What Should I Do If I Accidentally Touch a Vinyl Record?

If you accidentally touch a vinyl record while handling it, don’t panic. It happens to the best of us! However, you will want to take action quite quickly to remedy any potential damage. 

In our experience, the best product to have on hand in case you accidentally touch one of your records is a liquid record cleaning solution. You can buy these online, or your local record store might have some in stock. 

Different record cleaners will have different instructions for application, so it’s important to read the guidelines provided by the manufacturer. However, you will usually apply a small amount gently with a microfiber cloth.

This will help to remove any oils deposited by your fingers before they can do any real damage. 

Are Damaged Vinyl Records Worth Anything?

If you have some damaged records in your collection that don’t interest you anymore, you might be thinking about selling them. Alternatively, you might simply be wondering if your damaged records will be worth anything in the distant future. 

The short answer is yes, damaged vinyl records can still be worth something – and, in some cases, they can still be worth quite a lot.

Several factors contribute to the value of a vinyl record. Of course, a damaged record is likely to be worth less than an undamaged record because sound quality and physical appearance do factor into the value. However, even this general rule doesn’t always apply.

For example, a slightly-damaged rare vinyl record will likely still be worth more than a widely available record without any damage. The artist behind the record as well as the pressing will also impact a record’s value.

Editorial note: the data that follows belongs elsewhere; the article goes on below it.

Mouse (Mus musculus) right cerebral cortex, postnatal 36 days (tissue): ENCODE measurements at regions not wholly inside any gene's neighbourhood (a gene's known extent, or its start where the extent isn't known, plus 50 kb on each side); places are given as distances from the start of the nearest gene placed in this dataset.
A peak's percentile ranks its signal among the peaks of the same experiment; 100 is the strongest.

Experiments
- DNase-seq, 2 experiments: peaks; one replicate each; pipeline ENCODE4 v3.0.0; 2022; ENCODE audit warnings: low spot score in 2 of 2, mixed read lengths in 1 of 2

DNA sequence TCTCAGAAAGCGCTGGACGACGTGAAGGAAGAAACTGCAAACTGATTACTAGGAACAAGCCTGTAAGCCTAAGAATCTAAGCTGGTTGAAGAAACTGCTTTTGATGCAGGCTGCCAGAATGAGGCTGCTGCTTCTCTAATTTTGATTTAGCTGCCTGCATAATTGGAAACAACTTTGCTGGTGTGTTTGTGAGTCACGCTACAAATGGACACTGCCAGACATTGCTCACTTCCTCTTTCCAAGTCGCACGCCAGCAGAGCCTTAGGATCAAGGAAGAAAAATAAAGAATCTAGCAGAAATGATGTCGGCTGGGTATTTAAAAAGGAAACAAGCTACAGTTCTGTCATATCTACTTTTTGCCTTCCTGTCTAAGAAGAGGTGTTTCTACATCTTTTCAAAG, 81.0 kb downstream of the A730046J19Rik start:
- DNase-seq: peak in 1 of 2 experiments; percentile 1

You also need to consider who you’ll be selling to because this makes a big difference. Record collectors who take their collections seriously will be willing to give you more money than the casual record-lover. 

To summarize, any damage will certainly reduce the value of a vinyl record compared to an undamaged record. However, this doesn’t mean that the record will no longer have any value.

If it is a record that record collectors are looking for, the damage will lower the value slightly but you can probably still get a good price for it. 

Does Playing Scratched Records Damage The Stylus? 

You don’t need to worry about scratched records damaging your stylus. The stylus is made of a very hard and wear-resistant precious stone that is able to withstand contact with uneven record surfaces.

While there are many reasons to avoid damage to your vinyl records, protecting your stylus isn’t one of them. 

Final Thoughts 

It’s very important to learn how to handle vinyl records correctly if you want your record collection to stand the test of time. 

You should never touch the playing surface of a vinyl record, holding it by the edge and central label instead. You must also avoid putting the naked record down on any surfaces or being too rough when lowering the record onto the spindle. 

Remember to store your records somewhere cool and free from excess moisture or humidity. Don’t put records near any bright UV lights or in direct sunlight, and try to separate them from one another with dividers so the pressure doesn’t cause any damage over time. 

Jacob Stable